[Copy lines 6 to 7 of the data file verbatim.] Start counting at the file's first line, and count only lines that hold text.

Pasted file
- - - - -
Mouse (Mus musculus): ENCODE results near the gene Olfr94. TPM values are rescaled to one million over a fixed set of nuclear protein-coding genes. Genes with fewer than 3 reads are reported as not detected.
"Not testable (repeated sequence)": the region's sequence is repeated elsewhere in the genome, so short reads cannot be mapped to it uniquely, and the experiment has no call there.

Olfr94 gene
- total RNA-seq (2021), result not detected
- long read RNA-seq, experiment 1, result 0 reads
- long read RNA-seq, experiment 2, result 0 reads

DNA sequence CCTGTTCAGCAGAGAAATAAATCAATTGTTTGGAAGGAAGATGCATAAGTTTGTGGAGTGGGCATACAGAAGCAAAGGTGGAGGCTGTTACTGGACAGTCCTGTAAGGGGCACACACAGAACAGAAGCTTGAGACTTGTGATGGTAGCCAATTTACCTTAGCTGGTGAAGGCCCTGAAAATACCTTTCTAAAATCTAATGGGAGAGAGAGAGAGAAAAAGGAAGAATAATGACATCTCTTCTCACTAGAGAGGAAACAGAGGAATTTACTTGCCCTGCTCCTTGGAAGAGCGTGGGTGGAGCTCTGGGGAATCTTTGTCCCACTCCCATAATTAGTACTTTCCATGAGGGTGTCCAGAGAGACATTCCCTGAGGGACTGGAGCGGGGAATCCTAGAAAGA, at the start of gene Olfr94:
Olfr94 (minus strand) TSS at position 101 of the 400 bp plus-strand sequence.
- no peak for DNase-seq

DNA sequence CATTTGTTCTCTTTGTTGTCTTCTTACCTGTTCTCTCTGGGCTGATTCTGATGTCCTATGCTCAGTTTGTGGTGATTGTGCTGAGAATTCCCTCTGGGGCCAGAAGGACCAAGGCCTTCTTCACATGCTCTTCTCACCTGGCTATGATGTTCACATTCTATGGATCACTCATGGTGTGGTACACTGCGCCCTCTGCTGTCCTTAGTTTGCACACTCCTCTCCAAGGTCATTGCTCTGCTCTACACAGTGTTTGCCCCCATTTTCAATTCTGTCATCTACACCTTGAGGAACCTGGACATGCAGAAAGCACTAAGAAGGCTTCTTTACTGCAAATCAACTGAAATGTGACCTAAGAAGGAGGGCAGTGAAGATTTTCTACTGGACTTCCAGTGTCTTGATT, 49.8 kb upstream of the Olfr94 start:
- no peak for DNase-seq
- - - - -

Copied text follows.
- long read RNA-seq, experiment 2, result 0 reads

DNA sequence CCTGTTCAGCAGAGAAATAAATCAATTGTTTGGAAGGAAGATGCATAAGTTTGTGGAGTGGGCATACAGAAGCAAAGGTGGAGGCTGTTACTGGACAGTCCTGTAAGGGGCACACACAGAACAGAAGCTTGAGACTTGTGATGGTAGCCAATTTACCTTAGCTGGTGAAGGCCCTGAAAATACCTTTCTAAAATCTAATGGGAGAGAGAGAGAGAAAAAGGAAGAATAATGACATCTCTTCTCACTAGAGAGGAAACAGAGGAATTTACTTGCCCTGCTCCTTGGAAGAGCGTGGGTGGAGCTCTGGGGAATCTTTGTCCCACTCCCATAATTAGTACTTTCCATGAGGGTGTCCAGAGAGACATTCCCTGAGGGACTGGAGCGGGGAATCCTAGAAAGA, at the start of gene Olfr94: